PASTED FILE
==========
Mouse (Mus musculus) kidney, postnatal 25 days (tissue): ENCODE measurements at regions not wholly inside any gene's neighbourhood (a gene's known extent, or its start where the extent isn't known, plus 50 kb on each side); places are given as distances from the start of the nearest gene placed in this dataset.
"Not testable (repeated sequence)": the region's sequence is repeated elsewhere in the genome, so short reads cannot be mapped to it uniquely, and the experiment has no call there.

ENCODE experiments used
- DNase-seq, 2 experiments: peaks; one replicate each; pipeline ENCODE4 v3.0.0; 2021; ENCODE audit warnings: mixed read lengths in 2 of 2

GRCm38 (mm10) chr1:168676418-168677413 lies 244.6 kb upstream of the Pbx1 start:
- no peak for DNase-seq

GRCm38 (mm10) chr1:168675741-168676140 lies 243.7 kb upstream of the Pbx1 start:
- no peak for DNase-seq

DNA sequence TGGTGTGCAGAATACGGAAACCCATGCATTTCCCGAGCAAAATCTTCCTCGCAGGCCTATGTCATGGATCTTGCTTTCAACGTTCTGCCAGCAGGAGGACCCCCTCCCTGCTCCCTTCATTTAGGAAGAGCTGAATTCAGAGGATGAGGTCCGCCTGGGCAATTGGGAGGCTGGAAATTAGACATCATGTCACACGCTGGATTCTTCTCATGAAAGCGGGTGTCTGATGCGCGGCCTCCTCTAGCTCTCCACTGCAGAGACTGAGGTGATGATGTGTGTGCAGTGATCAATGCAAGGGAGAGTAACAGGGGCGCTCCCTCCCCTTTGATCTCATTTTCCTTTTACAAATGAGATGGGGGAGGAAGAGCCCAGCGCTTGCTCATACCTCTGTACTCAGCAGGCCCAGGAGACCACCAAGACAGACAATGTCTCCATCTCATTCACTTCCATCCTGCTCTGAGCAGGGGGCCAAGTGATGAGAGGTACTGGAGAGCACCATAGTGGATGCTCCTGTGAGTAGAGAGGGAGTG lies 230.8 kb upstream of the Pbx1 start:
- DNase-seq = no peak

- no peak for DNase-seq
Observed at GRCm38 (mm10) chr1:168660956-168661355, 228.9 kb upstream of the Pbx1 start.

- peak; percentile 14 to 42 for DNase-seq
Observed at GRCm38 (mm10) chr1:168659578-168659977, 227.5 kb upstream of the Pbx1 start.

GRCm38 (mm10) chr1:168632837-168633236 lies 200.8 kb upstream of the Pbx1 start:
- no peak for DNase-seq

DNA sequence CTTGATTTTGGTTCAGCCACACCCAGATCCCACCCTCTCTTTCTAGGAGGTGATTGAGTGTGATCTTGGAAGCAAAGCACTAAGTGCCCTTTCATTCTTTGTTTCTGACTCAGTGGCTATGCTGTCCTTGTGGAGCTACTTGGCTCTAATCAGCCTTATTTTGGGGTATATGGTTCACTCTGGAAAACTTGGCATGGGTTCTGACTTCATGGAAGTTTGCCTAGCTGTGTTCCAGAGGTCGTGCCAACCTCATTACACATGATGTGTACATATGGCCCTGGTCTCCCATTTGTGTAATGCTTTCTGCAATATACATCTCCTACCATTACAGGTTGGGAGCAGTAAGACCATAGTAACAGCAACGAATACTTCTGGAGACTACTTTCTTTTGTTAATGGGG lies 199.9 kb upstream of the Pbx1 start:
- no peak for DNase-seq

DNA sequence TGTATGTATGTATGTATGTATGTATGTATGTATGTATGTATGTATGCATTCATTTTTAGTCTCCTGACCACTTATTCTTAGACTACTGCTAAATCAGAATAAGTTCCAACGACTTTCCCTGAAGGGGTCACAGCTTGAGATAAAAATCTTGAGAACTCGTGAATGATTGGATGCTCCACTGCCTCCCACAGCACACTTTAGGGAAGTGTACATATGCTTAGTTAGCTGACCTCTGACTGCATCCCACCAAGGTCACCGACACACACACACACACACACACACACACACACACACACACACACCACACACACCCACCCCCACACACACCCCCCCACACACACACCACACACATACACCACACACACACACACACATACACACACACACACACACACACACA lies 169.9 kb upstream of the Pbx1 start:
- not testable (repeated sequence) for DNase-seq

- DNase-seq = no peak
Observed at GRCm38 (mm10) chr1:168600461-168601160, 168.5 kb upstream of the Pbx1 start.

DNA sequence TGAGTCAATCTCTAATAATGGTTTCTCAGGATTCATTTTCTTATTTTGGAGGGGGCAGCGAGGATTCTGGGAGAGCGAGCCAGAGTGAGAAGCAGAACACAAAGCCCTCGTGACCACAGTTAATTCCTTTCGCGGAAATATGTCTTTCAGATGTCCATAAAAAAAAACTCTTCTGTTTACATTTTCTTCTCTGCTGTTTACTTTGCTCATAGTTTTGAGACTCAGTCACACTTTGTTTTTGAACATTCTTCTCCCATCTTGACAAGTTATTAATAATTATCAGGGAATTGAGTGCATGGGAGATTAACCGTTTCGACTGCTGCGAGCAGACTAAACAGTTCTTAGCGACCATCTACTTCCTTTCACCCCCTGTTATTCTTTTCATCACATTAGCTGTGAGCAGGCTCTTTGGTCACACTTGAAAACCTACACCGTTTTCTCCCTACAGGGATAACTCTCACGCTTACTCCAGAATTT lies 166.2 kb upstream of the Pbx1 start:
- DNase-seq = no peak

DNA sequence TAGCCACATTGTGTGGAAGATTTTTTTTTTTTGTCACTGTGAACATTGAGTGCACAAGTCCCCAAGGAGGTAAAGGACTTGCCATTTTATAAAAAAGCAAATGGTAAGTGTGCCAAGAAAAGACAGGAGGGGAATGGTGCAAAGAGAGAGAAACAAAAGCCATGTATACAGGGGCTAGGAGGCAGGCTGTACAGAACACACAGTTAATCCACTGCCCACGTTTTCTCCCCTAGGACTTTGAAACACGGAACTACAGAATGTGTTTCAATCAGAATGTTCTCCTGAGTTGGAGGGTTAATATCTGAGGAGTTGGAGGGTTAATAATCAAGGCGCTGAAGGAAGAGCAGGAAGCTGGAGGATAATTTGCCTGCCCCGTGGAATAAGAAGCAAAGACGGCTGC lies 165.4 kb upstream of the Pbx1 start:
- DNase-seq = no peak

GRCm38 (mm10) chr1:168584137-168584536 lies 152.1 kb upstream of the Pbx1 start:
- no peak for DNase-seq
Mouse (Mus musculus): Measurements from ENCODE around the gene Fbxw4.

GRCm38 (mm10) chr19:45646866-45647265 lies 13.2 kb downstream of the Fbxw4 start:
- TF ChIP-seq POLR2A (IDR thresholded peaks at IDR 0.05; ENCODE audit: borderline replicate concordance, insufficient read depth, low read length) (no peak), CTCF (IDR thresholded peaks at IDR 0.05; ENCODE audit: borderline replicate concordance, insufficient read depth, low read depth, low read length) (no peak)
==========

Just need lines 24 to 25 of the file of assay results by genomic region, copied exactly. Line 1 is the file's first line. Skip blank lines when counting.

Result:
- DNase-seq = no peak

DNA sequence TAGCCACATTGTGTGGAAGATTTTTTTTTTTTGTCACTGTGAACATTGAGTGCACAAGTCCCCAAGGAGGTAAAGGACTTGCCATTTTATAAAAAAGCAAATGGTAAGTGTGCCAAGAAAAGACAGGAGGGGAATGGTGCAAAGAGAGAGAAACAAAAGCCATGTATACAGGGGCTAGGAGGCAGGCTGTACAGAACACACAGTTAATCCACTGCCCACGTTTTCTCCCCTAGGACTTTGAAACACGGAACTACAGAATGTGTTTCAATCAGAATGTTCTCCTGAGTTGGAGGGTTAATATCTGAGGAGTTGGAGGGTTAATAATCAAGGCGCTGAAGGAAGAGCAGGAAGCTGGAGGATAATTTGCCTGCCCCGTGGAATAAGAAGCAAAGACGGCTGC lies 165.4 kb upstream of the Pbx1 start: